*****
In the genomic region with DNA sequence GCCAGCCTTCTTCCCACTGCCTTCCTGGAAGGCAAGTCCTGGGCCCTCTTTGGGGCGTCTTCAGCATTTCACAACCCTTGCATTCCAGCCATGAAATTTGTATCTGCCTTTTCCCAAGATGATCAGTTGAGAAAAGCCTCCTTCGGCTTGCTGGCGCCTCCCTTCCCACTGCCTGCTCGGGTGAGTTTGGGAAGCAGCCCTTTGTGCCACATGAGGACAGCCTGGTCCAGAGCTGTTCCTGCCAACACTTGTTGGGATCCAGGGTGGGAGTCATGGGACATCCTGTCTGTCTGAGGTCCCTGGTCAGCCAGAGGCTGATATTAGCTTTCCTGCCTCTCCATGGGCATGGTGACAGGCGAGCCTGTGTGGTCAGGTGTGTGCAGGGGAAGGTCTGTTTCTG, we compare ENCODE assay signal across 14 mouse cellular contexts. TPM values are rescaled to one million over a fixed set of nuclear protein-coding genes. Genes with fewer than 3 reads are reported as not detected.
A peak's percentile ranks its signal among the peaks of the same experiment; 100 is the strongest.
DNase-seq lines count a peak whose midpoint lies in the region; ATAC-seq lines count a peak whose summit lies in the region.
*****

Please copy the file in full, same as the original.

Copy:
In the genomic region with DNA sequence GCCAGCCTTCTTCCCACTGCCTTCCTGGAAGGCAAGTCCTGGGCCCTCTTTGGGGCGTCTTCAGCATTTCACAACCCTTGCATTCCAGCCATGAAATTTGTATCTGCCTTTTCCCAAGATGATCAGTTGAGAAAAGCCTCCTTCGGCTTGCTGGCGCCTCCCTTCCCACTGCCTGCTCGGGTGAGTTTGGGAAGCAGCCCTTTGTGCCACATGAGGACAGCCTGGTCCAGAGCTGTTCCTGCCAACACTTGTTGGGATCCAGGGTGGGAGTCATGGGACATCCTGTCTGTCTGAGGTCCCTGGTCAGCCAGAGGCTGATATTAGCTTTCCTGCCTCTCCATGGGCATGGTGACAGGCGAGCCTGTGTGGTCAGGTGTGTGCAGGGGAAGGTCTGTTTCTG, we compare ENCODE assay signal across 14 mouse cellular contexts. TPM values are rescaled to one million over a fixed set of nuclear protein-coding genes. Genes with fewer than 3 reads are reported as not detected.
A peak's percentile ranks its signal among the peaks of the same experiment; 100 is the strongest.
DNase-seq lines count a peak whose midpoint lies in the region; ATAC-seq lines count a peak whose summit lies in the region.